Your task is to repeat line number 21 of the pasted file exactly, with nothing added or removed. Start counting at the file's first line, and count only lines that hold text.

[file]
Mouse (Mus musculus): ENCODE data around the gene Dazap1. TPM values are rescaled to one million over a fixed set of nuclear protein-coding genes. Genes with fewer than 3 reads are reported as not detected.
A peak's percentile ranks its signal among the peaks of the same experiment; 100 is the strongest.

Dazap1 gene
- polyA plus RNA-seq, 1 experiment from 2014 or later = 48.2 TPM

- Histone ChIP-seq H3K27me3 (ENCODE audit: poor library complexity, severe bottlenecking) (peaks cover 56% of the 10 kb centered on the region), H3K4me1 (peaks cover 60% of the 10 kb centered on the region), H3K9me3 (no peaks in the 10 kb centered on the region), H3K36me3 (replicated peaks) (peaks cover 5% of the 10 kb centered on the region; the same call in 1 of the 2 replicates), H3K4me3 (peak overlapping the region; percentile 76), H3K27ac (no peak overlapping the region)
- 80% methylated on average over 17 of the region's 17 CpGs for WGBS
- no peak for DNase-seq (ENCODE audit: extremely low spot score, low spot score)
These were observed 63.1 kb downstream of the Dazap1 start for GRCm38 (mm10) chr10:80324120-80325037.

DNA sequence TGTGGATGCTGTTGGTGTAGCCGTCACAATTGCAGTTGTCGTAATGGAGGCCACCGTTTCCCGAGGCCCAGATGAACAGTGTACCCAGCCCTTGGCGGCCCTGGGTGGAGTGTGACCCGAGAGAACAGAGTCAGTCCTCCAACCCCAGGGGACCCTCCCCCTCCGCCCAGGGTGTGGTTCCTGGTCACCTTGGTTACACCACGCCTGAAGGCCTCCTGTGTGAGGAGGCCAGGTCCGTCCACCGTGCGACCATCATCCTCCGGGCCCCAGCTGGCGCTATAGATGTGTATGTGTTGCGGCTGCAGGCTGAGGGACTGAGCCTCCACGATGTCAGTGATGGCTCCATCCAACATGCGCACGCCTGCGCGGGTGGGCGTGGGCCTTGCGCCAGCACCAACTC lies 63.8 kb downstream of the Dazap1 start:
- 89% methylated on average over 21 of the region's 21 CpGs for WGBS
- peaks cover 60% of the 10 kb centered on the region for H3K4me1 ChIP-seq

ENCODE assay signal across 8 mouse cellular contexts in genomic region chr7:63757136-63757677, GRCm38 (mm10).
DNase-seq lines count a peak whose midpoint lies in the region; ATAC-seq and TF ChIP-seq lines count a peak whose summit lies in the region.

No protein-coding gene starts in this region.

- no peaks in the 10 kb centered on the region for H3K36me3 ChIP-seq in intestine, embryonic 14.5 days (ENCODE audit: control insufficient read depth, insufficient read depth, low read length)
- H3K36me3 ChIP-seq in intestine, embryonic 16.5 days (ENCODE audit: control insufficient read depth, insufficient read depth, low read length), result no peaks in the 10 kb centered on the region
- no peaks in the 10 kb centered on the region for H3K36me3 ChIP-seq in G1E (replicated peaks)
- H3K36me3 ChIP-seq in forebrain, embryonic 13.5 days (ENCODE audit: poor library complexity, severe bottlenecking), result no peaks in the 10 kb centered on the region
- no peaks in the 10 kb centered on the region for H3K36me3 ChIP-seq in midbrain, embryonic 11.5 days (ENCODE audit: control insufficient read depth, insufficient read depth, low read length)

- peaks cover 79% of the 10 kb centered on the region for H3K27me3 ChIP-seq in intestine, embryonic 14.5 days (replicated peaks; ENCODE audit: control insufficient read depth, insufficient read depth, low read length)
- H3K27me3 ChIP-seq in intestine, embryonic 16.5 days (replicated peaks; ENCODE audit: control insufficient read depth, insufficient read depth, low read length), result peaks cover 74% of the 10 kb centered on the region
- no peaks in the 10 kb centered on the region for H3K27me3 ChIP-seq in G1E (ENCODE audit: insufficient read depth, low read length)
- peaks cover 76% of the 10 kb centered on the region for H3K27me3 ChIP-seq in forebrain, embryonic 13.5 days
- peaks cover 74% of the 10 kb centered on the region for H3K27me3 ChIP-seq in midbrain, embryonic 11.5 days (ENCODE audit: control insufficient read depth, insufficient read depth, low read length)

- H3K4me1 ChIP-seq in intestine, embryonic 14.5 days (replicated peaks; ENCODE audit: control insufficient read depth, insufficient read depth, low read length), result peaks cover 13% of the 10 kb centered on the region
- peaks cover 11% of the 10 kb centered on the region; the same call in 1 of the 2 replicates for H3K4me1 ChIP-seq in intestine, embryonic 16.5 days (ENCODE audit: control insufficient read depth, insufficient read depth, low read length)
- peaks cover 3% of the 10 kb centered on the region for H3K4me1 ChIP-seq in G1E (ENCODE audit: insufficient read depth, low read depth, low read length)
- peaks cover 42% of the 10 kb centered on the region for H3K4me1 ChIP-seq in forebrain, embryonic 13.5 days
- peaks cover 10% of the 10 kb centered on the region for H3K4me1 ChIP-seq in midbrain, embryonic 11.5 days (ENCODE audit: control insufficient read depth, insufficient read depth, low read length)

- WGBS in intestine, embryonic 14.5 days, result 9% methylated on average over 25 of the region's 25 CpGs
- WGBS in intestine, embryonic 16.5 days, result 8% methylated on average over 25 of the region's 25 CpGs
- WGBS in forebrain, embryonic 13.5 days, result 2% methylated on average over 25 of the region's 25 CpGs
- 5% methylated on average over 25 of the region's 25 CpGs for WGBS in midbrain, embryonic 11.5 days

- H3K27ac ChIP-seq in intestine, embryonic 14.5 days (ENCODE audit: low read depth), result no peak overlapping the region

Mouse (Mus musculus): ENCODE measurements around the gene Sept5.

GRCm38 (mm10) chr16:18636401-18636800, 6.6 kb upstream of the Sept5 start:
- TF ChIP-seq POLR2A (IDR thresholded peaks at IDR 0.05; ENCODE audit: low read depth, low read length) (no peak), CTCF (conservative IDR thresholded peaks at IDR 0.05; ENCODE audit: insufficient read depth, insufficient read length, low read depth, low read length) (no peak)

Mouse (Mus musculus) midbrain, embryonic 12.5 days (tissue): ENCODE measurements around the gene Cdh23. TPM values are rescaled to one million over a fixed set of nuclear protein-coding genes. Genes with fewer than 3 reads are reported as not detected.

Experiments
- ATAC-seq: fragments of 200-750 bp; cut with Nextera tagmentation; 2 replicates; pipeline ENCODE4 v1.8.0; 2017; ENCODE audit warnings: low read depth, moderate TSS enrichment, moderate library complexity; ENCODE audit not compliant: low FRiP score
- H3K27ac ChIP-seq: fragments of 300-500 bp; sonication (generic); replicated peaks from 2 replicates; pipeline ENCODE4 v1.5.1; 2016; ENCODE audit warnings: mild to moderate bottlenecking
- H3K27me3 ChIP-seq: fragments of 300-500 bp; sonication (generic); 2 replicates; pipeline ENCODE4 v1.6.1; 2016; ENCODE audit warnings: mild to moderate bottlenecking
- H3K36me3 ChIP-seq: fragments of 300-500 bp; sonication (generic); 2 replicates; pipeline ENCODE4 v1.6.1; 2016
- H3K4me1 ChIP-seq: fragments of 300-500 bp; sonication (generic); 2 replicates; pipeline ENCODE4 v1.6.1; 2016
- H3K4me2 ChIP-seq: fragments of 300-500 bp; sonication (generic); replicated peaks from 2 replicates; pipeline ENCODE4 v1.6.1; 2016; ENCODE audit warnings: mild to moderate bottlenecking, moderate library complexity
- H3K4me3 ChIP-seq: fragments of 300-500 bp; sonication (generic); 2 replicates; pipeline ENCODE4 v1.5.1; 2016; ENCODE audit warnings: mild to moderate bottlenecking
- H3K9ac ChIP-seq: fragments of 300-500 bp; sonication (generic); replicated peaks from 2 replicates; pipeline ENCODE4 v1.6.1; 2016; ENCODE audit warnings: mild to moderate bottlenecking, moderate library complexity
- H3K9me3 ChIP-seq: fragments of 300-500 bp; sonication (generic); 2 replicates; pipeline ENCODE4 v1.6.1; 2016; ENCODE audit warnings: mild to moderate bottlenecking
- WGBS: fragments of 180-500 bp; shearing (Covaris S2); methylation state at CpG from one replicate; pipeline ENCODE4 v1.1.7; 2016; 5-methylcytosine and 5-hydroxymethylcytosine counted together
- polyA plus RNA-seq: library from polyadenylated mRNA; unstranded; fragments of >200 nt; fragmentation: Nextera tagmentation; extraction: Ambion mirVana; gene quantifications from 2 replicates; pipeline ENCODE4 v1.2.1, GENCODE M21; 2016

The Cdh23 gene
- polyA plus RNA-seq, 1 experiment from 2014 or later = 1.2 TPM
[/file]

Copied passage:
- H3K27me3 ChIP-seq in intestine, embryonic 16.5 days (replicated peaks; ENCODE audit: control insufficient read depth, insufficient read depth, low read length), result peaks cover 74% of the 10 kb centered on the region